Porphyromonas gingivalis, one of the red complex oral pathogens in the mouth, has been found in 51% of placentas and 41% of umbilical cords of preterm deliveries, but in only 6% of placentas and 0% in umbilical cord specimens of full-term deliveries. In one study, Fusobacterium nucleatum infection was found to be the causative factor of a stillbirth.6
Frank rushes in and has a seat in your chair at 7 a.m. and says this appointment is so early that he didn’t even have time for his coffee. You review his health history and take his blood pressure. It’s high. He tells you he has white coat syndrome.
“ . . . researchers concluded that the risk of developing sustained hypertension was 2.5 times higher in the white-coat group and 1.8 times higher in those with masked hypertension.”9
Here’s what you can say to Frank: “I understand that your blood pressure does read differently in a health-care setting, but studies indicate there is a 2.5 times higher risk for you to develop chronic hypertension. I suggest you get a blood pressure cuff at home. Take your blood pressure first thing in the morning and record those numbers so you can keep an accurate log to give to your physician.”
No one can learn every bit of new health information. It takes productive collaboration between medicine and dentistry, as well as digging deep into our core value of saving lives. Let’s help one another through study clubs, invitations to collaborative informative social media groups, and conversations in our own families. Let’s go more for education and less for the jugular, especially in the numerous social media groups for dental hygienists.
“Great minds discuss ideas. Average minds discuss events. Small minds discuss people.” Eleanor Roosevelt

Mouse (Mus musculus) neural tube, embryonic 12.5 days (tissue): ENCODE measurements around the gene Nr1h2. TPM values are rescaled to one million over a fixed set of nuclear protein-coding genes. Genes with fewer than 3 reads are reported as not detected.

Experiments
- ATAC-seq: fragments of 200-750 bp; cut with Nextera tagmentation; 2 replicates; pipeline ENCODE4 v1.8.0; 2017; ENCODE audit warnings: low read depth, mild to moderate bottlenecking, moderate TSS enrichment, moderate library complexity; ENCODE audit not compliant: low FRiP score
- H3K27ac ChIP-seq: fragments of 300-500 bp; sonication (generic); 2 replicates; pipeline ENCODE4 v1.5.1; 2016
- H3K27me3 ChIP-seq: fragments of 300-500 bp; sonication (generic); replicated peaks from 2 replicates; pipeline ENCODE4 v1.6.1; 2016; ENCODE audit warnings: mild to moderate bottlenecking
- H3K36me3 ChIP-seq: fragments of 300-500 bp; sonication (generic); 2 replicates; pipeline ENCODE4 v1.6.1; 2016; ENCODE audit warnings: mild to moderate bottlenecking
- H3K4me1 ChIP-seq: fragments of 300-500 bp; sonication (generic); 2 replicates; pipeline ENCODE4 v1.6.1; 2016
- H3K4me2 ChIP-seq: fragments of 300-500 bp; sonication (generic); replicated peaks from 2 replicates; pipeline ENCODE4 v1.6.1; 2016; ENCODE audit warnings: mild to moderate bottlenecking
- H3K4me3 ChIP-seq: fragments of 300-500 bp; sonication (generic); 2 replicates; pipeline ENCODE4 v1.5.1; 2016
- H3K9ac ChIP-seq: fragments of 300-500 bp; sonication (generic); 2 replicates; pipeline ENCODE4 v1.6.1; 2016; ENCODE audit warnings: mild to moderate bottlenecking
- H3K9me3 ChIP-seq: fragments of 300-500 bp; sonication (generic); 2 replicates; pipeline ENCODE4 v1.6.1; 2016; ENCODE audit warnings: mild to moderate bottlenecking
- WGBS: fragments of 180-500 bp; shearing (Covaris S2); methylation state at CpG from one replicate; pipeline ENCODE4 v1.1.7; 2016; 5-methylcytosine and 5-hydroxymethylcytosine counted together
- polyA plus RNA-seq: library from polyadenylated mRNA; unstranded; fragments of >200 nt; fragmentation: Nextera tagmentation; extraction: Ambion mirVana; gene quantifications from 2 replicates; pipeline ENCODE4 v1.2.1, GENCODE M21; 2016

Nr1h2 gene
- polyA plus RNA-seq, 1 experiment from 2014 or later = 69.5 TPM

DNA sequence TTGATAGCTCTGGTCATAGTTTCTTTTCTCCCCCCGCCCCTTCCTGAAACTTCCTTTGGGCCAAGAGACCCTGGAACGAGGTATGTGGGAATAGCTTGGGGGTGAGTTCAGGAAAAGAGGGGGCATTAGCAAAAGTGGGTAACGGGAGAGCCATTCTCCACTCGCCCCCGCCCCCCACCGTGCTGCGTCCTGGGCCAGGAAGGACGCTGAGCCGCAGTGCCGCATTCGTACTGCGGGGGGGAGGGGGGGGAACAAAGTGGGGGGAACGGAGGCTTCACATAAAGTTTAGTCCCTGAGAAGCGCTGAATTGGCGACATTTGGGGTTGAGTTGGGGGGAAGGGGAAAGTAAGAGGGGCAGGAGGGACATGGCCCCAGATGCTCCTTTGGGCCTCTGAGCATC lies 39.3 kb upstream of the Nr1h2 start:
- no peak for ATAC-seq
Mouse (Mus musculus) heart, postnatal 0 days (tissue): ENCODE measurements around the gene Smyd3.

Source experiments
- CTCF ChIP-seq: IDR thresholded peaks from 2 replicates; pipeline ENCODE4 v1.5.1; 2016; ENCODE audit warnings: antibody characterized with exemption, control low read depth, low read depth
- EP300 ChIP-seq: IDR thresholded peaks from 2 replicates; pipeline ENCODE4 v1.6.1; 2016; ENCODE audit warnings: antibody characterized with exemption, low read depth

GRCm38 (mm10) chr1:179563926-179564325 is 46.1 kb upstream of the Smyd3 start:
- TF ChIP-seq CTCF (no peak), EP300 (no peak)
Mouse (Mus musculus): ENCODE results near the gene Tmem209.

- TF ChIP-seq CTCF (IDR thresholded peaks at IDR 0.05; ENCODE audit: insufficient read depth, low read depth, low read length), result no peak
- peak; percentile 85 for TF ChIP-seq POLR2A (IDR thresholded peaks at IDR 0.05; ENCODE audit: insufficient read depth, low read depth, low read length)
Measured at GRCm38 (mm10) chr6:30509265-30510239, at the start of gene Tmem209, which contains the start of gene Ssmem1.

Anne Rice, RDH, is a graduate of Wichita State University and a member of AAOSH, TXOHC, and ADHA. She recently successfully completed the Bale/Doneen preceptorship course, which solidified her passion to educate and inspire others to improve outcomes by unifying health. She practices clinically in Conroe, Texas. She can be contacted through her website at AnneORice.com.
1. Jabre P, et al. Resting heart rate in first year survivors of myocardial infarction and long-term mortality. Oct. 30, 2014. Mayo Clinic Proceedings, Volume 89, Issue 12, 1655–1663.
2. Sotorra-Figuerola D, Gay-Escoda C. 2017. Relation of rheumatoid arthritis and periodontal disease. JSM Arthritis 2(1): 1020.
3. Barasch A, et al. Random blood glucose testing in dental practice. 2012. The Journal of the American Dental Association, vol. 143, no. 3, 2012, pp. 262–269., doi:10.14219/jada.archive.2012.0151.
4. Miklossy J. Emerging roles of pathogens in Alzheimer disease. 2011. Expert Reviews in Molecular Medicine, vol. 13, doi:10.1017/s1462399411002006.
5. How KY, Song KP, Chan KG. Porphyromonas gingivalis: an overview of periodontopathic pathogen below the gum line. 2016. Frontiers in Microbiology, 7, 53. http://www.doi.org/10.3389/fmicb.2016.00053.
6. Han Y, et al. Term stillbirth caused by oral fusobacterium nucleatum. 2015. Obstetrics and Gynecology, Lippincott Williams and Wilkins. cwru.pure.elsevier.com/en/publications/term-stillbirth-caused-by-oral-fusobacterium-nucleatum-2.
7. Ertas E, et al. Detection of incidental carotid artery calcifications during dental examinations: Panoramic radiography as an important aid in dentistry. Oral Surgery, Oral Medicine, Oral Pathology, Oral Radiology and Endodontics, Volume 112, Issue 4 , e11 - e17.
8. Mancia G, Fagard R, Narkiewicz K. 2013 ESH-ESC Guidelines for the management of hypertension. Journal of Hypertension: 31:7: 1281-1357.
9. Kario K, et al. Morning home blood pressure is a strong predictor of coronary artery disease, the honest study. 2016. Journal of American College of Cardiology, 67(13), 1519–1527.